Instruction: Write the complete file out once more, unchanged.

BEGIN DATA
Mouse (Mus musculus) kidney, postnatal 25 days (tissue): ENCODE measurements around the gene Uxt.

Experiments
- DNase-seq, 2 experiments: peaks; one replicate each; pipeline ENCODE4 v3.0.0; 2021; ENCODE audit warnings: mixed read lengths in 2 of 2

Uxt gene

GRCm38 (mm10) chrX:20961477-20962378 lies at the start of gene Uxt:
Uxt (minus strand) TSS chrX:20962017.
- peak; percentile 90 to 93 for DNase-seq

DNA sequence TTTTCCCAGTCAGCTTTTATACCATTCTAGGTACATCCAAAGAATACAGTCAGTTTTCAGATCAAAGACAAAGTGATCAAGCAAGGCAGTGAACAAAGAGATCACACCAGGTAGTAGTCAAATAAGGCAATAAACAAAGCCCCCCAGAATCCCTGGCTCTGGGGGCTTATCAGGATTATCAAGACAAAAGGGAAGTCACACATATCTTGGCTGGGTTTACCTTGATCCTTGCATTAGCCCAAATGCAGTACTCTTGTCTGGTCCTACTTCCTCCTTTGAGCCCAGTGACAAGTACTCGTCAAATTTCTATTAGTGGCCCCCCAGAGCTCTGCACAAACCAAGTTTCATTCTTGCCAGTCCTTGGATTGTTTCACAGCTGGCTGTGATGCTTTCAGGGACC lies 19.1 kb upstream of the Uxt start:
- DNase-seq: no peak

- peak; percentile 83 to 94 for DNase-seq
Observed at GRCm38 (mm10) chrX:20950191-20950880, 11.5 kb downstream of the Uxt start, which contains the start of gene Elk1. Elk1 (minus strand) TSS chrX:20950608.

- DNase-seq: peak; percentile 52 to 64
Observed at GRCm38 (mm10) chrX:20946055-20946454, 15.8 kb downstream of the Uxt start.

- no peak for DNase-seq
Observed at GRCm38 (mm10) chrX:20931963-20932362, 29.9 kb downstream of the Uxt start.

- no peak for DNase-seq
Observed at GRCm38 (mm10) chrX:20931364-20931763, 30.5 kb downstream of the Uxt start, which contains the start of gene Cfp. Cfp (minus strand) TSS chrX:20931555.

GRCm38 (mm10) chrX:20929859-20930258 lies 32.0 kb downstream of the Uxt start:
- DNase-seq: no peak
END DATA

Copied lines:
Mouse (Mus musculus) kidney, postnatal 25 days (tissue): ENCODE measurements around the gene Uxt.

Experiments
- DNase-seq, 2 experiments: peaks; one replicate each; pipeline ENCODE4 v3.0.0; 2021; ENCODE audit warnings: mixed read lengths in 2 of 2

Uxt gene

GRCm38 (mm10) chrX:20961477-20962378 lies at the start of gene Uxt:
Uxt (minus strand) TSS chrX:20962017.
- peak; percentile 90 to 93 for DNase-seq

DNA sequence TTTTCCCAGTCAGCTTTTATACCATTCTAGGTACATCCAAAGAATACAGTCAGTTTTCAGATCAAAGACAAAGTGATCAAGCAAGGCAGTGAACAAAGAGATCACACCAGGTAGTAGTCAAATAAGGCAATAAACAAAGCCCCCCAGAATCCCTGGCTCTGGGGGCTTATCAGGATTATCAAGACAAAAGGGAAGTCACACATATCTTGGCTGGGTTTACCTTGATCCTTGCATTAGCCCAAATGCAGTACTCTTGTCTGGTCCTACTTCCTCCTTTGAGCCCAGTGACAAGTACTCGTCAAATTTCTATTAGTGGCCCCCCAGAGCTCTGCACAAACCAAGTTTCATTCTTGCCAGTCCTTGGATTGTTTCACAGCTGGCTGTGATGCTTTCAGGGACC lies 19.1 kb upstream of the Uxt start:
- DNase-seq: no peak

- peak; percentile 83 to 94 for DNase-seq
Observed at GRCm38 (mm10) chrX:20950191-20950880, 11.5 kb downstream of the Uxt start, which contains the start of gene Elk1. Elk1 (minus strand) TSS chrX:20950608.

- DNase-seq: peak; percentile 52 to 64
Observed at GRCm38 (mm10) chrX:20946055-20946454, 15.8 kb downstream of the Uxt start.

- no peak for DNase-seq
Observed at GRCm38 (mm10) chrX:20931963-20932362, 29.9 kb downstream of the Uxt start.

- no peak for DNase-seq
Observed at GRCm38 (mm10) chrX:20931364-20931763, 30.5 kb downstream of the Uxt start, which contains the start of gene Cfp. Cfp (minus strand) TSS chrX:20931555.

GRCm38 (mm10) chrX:20929859-20930258 lies 32.0 kb downstream of the Uxt start:
- DNase-seq: no peak